A promising sPLA2 inhibitor candidate with characteristics potentially filling some of these unmet needs is Varespladib (LY315920) and its orally available form methyl-Varespladib (LY333013). These inhibitors were developed by the pharmaceutical industry for the treatment of inflammatory syndromes such as sepsis, rheumatoid arthritis, and for acute manifestations of cardiovascular disease [11,12]. These avenues were abandoned following phase II or phase III clinical trials for these diseases, but these inhibitors could be repositioned for the therapy of snakebite envenoming owing to their broad ability to inhibit snake venom PLA2s [7]. These enzymes are abundant and toxicologically relevant components in many snake venoms of high medical impact [13,14,15,16,17]. Following the initial description of Varespladib’s capacity to inhibit PLA2 activity of many snake venoms in vitro [7], further studies demonstrated its ability to abrogate lethality in mouse and pig models of envenoming by the venoms of the elapid snakes Oxyuranus scutellatus and Micrurus fulvius, respectively, whose neurotoxic effect is based predominantly on the action of presynaptically acting neurotoxic PLA2s [18,19]. Furthermore, Varespladib was effective in the inhibition of myotoxicity induced by crude venoms and isolated PLA2s of viperid and elapid species [20,21]. This drug was reported to inhibit the in vitro coagulotoxic effects of venoms of African spitting cobras [22].
Four crude venoms containing potent presynaptically acting neurotoxic PLA2s of differing quaternary structure were selected to test the ability of Varespladib to abrogate, delay, or reverse neurotoxic venom effects. The four venoms selected were: Notechis scutatus, Bungarus multicinctus, Crotalus durissus terrificus, and Oxyuranus scutellatus. Varespladib’s two forms, administered intravenously (i.v.) as a single rapid bolus of LY315920 (drug) or orally as LY333013 (prodrug) following experimental envenoming, abrogated or delayed lethality and reversed paralysis in three out of four venoms.

2. Results

2.1. Estimation of LD50s

The values of LD50 of the venoms, in 18–20 g mice by the s.c. route of injection, were: N. scutatus: 4.5 µg (95% confidence limits: 1.8–7.1 µg); C.d. terrificus: 7.9 µg (95% confidence limits: 4.8–11.6 µg), and B. multicinctus: 3.1 µg (95% confidence limits: 1.3–5.2 µg). The value of LD50 of the batch of O. scutellatus venom used in this study had been previously estimated as 0.012 µg/g (95% confidence limits: 0.004–0.023 µg/g) [23], i.e., 0.24 µg per 20 g mice (95% confidence limits: 0.08–0.46 µg).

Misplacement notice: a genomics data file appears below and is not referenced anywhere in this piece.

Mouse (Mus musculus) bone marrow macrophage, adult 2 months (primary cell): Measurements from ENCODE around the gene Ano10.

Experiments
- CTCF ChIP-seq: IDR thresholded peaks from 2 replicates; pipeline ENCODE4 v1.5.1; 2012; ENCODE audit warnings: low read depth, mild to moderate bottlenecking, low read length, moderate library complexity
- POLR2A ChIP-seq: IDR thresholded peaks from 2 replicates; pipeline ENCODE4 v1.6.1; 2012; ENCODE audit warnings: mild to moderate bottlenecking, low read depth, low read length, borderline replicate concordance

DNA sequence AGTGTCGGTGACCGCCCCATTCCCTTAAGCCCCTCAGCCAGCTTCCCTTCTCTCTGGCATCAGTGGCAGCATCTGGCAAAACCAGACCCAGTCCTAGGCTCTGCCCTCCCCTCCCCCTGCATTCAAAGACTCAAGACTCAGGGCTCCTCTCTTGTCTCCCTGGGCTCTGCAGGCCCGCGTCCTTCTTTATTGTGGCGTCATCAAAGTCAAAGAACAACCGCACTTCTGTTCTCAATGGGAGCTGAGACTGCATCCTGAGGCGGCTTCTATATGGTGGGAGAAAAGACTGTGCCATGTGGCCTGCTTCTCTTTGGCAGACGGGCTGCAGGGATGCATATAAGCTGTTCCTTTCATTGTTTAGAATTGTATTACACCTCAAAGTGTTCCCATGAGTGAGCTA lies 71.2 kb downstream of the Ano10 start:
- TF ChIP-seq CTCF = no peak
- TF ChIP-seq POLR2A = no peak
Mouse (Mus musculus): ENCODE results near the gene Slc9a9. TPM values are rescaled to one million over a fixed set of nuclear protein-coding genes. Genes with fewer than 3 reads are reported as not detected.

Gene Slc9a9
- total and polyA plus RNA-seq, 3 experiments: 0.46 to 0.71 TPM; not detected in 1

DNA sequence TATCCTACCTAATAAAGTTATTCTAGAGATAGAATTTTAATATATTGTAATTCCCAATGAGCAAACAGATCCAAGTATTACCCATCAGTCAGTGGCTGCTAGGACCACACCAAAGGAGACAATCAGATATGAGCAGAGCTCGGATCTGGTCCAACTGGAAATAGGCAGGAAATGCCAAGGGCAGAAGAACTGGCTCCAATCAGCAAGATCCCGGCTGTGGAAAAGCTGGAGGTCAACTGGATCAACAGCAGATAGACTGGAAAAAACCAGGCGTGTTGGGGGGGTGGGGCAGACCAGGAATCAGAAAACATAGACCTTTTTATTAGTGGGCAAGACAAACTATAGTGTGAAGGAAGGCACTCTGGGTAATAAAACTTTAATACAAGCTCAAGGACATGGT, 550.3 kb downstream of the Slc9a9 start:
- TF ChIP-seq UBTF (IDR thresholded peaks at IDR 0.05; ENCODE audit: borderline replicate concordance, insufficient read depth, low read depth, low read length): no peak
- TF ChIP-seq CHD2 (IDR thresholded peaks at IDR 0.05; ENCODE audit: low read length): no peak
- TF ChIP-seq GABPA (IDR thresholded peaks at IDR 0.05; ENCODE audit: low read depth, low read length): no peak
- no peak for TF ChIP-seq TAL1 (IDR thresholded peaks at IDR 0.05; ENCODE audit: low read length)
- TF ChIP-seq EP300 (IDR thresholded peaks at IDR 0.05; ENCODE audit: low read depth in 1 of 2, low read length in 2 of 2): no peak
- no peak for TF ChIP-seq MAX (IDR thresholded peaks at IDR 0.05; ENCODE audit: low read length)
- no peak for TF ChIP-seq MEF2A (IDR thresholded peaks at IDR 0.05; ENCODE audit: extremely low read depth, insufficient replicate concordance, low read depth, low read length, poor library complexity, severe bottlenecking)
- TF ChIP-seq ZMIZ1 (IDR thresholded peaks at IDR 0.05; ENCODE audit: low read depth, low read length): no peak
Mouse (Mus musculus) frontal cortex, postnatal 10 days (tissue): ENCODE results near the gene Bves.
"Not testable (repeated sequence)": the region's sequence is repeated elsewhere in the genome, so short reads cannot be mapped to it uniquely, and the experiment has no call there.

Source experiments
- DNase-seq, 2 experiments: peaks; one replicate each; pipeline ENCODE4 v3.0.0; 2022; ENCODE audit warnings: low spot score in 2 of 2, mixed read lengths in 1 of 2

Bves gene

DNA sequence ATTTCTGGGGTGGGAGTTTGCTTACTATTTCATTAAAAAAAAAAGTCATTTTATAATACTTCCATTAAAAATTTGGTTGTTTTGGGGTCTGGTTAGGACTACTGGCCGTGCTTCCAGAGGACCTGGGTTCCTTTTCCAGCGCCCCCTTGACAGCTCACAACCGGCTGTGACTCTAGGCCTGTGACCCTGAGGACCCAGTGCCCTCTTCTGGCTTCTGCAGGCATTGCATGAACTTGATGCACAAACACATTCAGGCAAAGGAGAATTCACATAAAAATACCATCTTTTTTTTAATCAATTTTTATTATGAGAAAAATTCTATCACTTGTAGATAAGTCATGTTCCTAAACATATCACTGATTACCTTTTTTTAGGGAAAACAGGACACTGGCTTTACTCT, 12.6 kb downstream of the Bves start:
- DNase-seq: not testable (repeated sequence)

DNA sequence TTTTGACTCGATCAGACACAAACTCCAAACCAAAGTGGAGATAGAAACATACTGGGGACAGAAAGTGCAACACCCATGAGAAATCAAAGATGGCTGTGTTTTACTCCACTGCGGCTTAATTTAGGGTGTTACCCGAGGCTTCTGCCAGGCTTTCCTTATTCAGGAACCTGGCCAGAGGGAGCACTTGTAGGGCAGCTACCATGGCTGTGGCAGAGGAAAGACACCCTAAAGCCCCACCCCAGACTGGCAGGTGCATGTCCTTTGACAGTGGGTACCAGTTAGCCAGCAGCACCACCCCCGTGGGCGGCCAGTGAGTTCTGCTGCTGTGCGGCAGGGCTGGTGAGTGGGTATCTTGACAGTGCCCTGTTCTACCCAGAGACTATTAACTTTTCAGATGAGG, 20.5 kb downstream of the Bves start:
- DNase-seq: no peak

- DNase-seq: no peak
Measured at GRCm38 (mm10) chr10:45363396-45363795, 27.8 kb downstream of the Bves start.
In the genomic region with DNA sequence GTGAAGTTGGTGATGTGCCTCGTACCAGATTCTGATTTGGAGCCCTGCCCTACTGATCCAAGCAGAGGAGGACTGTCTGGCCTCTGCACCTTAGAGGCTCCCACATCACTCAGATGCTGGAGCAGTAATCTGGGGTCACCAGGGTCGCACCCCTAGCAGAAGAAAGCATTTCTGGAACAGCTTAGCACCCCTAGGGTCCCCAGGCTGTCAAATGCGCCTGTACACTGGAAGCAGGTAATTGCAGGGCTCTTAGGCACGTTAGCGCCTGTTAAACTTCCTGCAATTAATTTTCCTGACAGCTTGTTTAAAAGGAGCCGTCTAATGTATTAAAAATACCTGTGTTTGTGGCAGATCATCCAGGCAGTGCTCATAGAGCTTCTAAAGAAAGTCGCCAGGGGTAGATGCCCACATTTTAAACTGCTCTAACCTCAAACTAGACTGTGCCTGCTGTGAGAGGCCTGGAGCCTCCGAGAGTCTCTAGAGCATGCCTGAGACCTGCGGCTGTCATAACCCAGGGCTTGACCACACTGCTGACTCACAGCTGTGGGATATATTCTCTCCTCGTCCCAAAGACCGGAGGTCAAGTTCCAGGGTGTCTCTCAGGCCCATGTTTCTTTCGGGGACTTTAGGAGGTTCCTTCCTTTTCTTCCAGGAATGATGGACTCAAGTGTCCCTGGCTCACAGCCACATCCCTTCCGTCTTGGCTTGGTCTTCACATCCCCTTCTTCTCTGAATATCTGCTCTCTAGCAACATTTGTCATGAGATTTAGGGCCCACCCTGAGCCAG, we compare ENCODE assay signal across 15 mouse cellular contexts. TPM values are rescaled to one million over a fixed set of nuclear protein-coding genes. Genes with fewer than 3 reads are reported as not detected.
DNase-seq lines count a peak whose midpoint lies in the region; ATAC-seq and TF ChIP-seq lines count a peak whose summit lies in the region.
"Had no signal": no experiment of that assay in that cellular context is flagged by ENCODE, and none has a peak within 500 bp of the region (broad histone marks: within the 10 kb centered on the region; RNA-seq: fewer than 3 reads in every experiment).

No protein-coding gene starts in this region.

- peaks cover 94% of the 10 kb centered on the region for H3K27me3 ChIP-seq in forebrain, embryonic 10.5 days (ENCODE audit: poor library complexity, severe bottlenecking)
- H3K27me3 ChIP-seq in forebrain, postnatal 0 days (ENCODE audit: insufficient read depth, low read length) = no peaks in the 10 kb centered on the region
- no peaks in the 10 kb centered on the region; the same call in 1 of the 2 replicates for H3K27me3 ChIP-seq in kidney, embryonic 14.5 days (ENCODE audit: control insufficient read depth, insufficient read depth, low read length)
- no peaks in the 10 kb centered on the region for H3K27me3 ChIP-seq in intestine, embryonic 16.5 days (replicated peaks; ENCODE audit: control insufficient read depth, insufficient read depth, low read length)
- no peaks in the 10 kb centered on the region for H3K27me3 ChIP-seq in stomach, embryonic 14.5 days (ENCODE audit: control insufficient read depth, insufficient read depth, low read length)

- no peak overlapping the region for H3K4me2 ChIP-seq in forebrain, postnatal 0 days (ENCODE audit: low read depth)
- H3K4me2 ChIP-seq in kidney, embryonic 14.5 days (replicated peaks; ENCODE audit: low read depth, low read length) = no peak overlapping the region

2.2. Rescue Experiments

Mice received s.c. injections of doses of venoms corresponding to 3 LD50s for N. scutatus, C.d. terrificus, and B. multicinctus, and either 3 LD50s or 12 LD50s for O. scutellatus. Then, either LY315920 or LY333013 were administered using various schedules, as described in Materials and Methods. In the case of N. scutatus, co-administration or delayed administration of the inhibitors did not prolong the survival time of envenomed mice and both venom control group and groups treated with the drugs died within 2–3 h (Table 1). In contrast, when N. scutatus venom was pre-incubated with LY315920 prior to injection in mice, the lethal effect was significantly delayed; mice injected with venom alone died within 2–3 h, whereas those receiving venom pre-incubated with LY315920 died between 10 and 15 h.
When mice were injected with C. d. terrificus venom, control mice died within 3 h, whereas regardless of whether they received (a) LY315920 intravenously or (b) LY333013 orally at any time point, with or without redosing at 240 min, treated mice survived for 3 h and 6 h but were all dead at 24 h (Table 2).
Mice envenomed with B. multicinctus venom had a different response depending on whether they received LY315920 or LY333013. Venom control group animals all died within 3 h. When LY315920 was provided i.v., mice receiving (a) the drug immediately, or (b) an immediate dose of drug and a repeat dose at 240 min, survived at 3 h, but three out of four were dead by 6 h, and none of them survived by 24 h (Table 3). In contrast, when LY333013 was administered orally either (a) immediately, or (b) as an immediate dose with a repeat dose at 240 min, all of them survived at 3 h and 6 h, but not at 24 h (Table 4). For both LY315920 and LY333013 delayed administration for 60 min, with or without redosing at 240 min, resulted in survival at 3 h and 6 h followed by death at 24 h in all test animals (Table 3 and Table 4).